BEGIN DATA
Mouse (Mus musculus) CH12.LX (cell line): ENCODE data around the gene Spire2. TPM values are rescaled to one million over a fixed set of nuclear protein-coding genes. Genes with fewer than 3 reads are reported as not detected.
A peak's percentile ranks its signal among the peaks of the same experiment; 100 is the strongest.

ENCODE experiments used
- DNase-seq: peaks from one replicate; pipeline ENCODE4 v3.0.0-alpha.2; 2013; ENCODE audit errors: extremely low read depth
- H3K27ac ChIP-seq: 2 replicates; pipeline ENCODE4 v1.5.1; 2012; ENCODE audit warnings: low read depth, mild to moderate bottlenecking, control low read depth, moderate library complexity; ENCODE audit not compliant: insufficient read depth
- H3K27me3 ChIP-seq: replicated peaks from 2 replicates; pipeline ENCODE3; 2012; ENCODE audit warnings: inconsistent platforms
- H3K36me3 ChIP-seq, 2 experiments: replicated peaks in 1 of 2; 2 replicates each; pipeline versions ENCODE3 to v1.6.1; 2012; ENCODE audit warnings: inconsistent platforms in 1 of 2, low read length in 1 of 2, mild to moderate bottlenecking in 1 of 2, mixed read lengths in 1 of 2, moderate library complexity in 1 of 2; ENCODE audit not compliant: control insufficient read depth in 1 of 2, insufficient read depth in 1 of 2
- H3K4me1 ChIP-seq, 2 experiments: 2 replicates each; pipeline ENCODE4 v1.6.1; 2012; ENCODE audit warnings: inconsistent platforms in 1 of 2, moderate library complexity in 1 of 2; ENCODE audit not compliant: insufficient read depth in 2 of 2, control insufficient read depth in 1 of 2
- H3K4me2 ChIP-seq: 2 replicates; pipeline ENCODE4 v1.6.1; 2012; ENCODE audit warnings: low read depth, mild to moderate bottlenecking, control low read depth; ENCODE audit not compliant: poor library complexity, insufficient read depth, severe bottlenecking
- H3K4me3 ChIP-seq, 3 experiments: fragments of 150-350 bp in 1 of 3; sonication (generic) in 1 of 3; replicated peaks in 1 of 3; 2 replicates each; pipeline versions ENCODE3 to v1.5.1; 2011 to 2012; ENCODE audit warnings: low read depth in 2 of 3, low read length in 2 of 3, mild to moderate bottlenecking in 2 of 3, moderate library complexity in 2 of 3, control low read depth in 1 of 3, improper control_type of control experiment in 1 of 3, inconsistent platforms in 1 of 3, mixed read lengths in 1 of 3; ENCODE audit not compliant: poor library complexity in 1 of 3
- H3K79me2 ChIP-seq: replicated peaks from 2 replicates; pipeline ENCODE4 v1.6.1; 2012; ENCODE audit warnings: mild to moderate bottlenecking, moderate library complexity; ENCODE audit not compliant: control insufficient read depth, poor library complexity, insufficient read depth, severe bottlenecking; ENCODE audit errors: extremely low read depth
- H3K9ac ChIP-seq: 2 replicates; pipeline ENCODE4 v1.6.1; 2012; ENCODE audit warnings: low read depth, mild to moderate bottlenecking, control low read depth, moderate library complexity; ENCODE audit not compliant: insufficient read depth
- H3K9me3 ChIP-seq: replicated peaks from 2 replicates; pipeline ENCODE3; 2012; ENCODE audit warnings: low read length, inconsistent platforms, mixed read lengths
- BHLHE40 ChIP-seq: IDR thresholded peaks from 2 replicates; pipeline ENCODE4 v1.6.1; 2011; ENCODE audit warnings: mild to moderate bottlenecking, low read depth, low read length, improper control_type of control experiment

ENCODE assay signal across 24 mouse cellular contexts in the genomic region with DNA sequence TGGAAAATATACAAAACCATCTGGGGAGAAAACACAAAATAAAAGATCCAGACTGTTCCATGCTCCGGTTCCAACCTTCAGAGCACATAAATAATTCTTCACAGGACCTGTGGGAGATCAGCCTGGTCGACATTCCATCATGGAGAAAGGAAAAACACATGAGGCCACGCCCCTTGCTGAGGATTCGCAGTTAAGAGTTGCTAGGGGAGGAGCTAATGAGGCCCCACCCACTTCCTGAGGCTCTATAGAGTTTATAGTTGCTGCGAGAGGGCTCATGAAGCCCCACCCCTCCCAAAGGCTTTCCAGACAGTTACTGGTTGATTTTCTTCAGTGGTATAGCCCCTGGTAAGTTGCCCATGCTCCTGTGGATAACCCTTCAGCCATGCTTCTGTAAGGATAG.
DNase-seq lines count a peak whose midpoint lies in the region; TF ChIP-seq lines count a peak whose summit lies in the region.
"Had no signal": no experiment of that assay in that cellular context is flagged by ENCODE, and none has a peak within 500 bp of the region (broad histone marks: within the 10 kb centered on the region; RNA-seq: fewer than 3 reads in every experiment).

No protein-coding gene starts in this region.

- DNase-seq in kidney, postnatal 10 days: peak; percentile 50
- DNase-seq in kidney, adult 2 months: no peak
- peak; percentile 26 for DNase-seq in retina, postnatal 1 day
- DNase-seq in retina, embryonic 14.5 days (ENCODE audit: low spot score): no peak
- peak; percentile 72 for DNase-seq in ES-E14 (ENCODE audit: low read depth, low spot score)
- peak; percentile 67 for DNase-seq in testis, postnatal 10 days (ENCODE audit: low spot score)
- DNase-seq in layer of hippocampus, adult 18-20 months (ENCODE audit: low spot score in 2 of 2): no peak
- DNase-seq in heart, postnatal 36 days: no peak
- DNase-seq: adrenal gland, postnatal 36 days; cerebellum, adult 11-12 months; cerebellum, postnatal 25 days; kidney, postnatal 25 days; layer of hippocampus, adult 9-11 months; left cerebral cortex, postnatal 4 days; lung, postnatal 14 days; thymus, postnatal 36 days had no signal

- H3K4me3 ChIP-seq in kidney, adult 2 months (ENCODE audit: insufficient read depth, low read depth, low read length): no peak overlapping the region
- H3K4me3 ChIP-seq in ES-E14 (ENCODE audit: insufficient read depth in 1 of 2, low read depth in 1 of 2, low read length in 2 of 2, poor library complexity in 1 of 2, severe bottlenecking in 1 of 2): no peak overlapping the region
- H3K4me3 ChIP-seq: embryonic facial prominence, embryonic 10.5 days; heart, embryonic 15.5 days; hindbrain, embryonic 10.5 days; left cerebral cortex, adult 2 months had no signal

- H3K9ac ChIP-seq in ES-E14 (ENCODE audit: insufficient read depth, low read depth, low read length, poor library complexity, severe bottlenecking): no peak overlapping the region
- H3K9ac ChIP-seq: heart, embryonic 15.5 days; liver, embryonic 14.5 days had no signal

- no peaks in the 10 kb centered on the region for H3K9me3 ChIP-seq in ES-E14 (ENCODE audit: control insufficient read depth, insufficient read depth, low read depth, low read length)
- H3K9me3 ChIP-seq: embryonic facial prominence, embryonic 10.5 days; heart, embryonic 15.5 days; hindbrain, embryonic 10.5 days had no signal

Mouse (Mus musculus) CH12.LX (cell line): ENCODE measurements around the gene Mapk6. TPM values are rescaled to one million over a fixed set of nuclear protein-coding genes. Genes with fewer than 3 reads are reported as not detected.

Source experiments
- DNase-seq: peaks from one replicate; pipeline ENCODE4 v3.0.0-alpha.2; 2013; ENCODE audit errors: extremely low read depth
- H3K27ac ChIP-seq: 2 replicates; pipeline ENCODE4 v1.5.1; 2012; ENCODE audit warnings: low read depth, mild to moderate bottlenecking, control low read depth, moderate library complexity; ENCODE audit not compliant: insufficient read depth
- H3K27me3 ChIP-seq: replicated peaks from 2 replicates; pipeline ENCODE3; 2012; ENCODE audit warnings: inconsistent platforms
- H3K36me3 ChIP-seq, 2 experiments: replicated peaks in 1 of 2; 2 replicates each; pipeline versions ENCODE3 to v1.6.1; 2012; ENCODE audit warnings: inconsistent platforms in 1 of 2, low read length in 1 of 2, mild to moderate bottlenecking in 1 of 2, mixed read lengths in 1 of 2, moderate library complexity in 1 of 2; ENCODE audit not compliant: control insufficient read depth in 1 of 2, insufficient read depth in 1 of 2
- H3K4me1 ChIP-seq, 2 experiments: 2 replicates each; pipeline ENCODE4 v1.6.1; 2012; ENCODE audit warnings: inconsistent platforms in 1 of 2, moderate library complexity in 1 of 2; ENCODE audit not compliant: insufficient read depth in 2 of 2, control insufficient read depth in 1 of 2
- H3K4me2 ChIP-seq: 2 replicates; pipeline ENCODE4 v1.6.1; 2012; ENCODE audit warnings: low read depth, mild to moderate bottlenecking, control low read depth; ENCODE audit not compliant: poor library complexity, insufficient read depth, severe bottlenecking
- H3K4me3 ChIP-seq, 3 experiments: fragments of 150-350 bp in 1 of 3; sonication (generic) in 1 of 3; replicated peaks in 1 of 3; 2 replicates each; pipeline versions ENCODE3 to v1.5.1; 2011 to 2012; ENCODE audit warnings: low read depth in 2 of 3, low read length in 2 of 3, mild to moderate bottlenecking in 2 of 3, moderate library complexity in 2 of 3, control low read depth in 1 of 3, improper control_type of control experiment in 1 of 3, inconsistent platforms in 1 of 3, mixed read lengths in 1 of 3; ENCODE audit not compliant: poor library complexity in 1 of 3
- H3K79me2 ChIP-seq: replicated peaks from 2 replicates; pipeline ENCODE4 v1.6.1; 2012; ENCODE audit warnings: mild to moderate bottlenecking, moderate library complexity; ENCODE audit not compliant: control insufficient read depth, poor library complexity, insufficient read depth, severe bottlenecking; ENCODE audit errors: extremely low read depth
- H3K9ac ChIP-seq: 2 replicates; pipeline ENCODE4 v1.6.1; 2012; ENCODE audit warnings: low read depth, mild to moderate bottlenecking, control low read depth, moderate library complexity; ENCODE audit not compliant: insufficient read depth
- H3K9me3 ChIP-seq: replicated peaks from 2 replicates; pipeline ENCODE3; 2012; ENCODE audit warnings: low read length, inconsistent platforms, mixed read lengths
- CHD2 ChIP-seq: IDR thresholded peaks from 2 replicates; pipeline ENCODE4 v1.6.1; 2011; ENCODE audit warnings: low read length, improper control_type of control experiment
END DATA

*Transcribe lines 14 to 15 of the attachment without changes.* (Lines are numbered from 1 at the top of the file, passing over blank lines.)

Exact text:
- BHLHE40 ChIP-seq: IDR thresholded peaks from 2 replicates; pipeline ENCODE4 v1.6.1; 2011; ENCODE audit warnings: mild to moderate bottlenecking, low read depth, low read length, improper control_type of control experiment

ENCODE assay signal across 24 mouse cellular contexts in the genomic region with DNA sequence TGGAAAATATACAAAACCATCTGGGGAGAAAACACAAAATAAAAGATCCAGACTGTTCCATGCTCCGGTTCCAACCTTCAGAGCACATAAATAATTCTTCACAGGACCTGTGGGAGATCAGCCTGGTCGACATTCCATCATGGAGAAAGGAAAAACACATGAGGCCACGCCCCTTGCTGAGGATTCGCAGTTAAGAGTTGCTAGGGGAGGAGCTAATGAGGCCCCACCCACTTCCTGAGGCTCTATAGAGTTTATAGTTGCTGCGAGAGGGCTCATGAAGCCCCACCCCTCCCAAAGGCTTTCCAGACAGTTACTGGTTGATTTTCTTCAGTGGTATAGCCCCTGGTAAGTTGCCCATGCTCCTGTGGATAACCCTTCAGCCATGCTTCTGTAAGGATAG.